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In-depth reviews

Dacia Sandero review - Engines, performance and drive

Dacia keeps things simple, so the Sandero comes with a choice of three engines and a manual gearbox. That’s it

On the road, the Dacia Sandero doesn’t really do much wrong, although you’ll never really enjoy driving it. Despite its elderly Renault Clio underpinnings, the Sandero rides well and has decent grip. However, kickback through steering, limp gearshift and poorer refinement betray the car’s nineties mechanical roots.

Still, the ride quality is really impressive. This is down to the relatively small wheels and high-profile tyres, and the fact that Dacia never set out to give the Sandero sporty responses.

Engines

When you read the story behind its development, you’d think all the Sandero has to offer is decade-old Renault tech that’s well past its sell by date. But that’s not quite the case. While the chassis is old, the 900cc TCe turbo three-cylinder is bang up to date. This is a thoroughly modern unit, essentially designed by Renault to replace the old 1.2 in its more modern cars – you can find it in service in the likes of the ClioCaptur and Megane.

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It’s a lightweight, hi-tech engine with advances such as a light-pressure turbo and multipoint fuel injection. And in use it revs freely and is very willing, not to mention more refined than the entry-level engine. Mind you, that refinement from under the bonnet does show up how noisy the Sandero is in other areas, with tyre roar and wind noise letting the side down. Power delivery could be smoother, but it revs eagerly, pulls strongly and emits a characterfully thrummy soundtrack.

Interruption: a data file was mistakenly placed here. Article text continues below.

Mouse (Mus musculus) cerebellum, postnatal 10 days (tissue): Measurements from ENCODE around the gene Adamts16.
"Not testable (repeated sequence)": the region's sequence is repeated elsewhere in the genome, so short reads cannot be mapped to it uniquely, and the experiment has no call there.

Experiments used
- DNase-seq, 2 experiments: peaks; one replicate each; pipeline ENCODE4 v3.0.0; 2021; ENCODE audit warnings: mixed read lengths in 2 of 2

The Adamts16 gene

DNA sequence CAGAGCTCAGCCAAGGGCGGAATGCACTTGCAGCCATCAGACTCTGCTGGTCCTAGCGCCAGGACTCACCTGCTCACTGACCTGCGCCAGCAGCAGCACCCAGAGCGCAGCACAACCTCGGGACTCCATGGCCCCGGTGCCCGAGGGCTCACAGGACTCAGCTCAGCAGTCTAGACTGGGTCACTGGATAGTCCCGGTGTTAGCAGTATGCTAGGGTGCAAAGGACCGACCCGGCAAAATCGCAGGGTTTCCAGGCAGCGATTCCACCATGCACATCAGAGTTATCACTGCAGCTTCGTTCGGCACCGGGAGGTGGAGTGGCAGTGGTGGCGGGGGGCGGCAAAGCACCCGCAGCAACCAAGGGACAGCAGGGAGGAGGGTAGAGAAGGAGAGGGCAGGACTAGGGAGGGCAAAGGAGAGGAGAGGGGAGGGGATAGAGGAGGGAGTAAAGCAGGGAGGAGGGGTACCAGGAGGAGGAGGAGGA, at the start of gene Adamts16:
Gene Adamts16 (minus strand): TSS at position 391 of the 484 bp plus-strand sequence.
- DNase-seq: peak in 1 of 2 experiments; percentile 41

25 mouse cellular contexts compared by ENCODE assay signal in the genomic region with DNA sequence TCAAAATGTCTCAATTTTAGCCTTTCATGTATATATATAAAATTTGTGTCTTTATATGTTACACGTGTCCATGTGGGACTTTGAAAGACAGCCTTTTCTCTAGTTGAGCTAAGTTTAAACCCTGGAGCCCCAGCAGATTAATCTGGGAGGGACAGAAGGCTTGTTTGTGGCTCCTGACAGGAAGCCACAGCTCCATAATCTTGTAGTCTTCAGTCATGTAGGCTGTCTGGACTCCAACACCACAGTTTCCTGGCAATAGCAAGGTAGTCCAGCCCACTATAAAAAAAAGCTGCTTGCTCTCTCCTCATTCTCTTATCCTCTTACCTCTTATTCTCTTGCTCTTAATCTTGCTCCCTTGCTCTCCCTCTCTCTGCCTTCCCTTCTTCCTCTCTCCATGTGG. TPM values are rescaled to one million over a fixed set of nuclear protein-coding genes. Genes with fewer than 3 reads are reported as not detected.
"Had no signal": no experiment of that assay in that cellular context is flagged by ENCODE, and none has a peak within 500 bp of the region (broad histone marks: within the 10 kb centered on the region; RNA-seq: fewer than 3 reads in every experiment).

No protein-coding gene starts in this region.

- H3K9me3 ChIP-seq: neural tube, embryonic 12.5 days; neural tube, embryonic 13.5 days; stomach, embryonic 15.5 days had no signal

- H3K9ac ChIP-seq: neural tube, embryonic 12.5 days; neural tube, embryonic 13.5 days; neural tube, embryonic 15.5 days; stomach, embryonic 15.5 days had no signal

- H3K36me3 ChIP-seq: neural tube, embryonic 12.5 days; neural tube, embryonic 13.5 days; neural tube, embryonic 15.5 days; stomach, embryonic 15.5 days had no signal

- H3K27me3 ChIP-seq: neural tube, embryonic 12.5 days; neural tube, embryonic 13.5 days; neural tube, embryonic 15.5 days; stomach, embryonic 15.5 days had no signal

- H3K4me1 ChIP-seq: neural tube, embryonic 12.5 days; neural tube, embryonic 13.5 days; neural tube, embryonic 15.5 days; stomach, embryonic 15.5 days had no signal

The basic 1.0-litre petrol engine needs working hard, although it's just about acceptable as long as you don’t ask too much of it. For those who buy Sanderos for just bumbling around town, or short journeys, it’ll do fine, but start extending it on motorways or main roads, and you’ll soon find that it struggles to keep pace with traffic. 

You could upgrade to the 1.5 Blue dCi diesel – again, an engine some buyers will be familiar with from the Renault line-up. This will add a full £1,600 to the price of the TCe model, though, and in a car where every penny counts, there’s not really much point spending the extra.

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Which Is Best

Cheapest

  • Name
    1.0 SCe Access 5dr
  • Gearbox type
    Manual
  • Price
    £6,170

Most Economical

  • Name
    1.0 TCe Bi-Fuel Essential 5dr
  • Gearbox type
    Manual
  • Price
    £8,280

Fastest

  • Name
    1.0 TCe Bi-Fuel Essential 5dr
  • Gearbox type
    Manual
  • Price
    £8,280
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